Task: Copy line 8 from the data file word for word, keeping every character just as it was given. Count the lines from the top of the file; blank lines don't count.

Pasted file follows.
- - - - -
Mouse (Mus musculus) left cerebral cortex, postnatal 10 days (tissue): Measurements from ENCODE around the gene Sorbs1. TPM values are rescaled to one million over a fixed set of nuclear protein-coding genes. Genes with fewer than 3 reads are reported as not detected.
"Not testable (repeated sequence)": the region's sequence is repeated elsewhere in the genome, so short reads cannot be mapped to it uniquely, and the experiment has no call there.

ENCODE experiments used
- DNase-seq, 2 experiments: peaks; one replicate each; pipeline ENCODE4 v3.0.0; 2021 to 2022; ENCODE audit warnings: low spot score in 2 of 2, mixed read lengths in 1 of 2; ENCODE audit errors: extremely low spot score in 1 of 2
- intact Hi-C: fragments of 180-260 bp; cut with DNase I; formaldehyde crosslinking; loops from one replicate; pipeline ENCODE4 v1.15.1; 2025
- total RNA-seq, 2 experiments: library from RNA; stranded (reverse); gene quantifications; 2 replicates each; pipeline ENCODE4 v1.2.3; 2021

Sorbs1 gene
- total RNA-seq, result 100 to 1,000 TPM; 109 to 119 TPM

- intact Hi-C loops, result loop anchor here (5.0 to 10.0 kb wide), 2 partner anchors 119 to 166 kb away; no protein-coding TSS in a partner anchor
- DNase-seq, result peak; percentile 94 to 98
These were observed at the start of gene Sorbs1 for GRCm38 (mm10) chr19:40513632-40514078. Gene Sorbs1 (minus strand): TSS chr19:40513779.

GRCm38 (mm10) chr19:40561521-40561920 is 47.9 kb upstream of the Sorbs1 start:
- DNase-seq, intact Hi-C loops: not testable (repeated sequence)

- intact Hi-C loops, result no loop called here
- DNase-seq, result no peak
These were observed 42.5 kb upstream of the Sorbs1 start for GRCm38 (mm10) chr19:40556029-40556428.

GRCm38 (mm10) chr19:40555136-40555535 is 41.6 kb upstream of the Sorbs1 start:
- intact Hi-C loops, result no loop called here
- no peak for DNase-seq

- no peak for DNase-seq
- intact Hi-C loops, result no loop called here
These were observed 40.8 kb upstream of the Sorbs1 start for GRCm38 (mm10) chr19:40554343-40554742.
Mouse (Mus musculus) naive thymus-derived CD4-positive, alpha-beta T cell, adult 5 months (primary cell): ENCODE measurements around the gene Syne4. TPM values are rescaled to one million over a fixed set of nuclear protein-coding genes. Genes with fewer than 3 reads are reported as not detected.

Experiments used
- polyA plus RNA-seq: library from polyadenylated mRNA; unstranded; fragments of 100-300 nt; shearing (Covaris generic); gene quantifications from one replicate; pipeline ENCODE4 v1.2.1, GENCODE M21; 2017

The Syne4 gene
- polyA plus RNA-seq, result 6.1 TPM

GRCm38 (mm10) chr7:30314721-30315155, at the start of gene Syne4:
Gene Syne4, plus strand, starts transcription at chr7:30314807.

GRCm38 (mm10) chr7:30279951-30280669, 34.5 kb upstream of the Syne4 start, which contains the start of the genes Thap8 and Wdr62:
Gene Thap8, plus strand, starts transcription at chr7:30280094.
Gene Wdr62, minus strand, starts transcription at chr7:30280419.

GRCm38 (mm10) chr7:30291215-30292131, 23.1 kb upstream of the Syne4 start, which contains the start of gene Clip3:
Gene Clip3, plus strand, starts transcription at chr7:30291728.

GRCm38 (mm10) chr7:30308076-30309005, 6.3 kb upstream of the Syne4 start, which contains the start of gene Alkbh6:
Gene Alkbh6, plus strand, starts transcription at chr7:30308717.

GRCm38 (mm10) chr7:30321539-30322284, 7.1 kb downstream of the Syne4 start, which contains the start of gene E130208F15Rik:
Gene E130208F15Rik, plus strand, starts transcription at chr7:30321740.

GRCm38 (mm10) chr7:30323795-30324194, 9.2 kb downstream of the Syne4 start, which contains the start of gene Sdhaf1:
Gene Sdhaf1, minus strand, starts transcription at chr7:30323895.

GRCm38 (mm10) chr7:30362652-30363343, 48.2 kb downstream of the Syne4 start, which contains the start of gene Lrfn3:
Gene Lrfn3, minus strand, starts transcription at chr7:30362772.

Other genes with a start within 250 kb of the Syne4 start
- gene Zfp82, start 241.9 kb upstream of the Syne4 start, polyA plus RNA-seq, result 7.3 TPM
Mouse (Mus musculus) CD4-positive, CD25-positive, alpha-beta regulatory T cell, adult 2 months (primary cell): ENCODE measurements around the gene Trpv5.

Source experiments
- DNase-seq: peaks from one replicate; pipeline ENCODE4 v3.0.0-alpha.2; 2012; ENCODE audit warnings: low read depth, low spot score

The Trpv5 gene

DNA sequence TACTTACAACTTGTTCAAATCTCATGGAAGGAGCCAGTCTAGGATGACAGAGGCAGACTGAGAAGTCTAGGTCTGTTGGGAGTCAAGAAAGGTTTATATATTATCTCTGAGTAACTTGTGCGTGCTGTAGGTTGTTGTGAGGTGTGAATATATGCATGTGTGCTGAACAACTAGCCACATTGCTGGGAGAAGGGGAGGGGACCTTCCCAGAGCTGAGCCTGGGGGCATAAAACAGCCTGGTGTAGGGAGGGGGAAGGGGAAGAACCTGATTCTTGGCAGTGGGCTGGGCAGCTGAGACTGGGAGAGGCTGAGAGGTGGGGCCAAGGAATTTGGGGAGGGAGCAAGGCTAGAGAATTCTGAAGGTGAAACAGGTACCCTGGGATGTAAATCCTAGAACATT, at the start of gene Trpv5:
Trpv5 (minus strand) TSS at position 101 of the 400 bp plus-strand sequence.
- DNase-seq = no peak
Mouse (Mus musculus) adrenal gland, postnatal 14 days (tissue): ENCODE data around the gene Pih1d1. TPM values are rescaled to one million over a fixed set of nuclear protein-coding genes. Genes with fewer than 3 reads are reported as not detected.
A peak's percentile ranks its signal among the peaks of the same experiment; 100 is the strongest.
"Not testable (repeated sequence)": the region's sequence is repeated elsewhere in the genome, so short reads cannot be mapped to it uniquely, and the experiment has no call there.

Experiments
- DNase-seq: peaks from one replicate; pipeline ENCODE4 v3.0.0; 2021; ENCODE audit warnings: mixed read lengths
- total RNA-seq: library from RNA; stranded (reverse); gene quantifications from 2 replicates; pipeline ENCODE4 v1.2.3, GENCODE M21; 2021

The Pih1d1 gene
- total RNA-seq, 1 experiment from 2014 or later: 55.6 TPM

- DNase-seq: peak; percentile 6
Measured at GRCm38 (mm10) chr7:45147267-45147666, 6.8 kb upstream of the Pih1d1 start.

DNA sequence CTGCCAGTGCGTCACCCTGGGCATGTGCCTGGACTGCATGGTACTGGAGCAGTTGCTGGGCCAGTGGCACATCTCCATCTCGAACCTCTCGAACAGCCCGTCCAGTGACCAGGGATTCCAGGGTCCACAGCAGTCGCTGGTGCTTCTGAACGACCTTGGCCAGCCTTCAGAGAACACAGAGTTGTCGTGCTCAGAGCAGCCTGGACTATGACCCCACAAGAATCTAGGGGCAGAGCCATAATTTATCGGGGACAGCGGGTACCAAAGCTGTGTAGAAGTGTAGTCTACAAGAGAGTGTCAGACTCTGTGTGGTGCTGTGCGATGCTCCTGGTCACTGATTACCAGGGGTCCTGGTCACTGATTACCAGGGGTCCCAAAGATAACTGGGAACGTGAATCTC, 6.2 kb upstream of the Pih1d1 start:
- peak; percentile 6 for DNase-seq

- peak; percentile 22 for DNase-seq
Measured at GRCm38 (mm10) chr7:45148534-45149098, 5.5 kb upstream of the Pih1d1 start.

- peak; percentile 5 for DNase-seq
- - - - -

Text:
- total RNA-seq, result 100 to 1,000 TPM; 109 to 119 TPM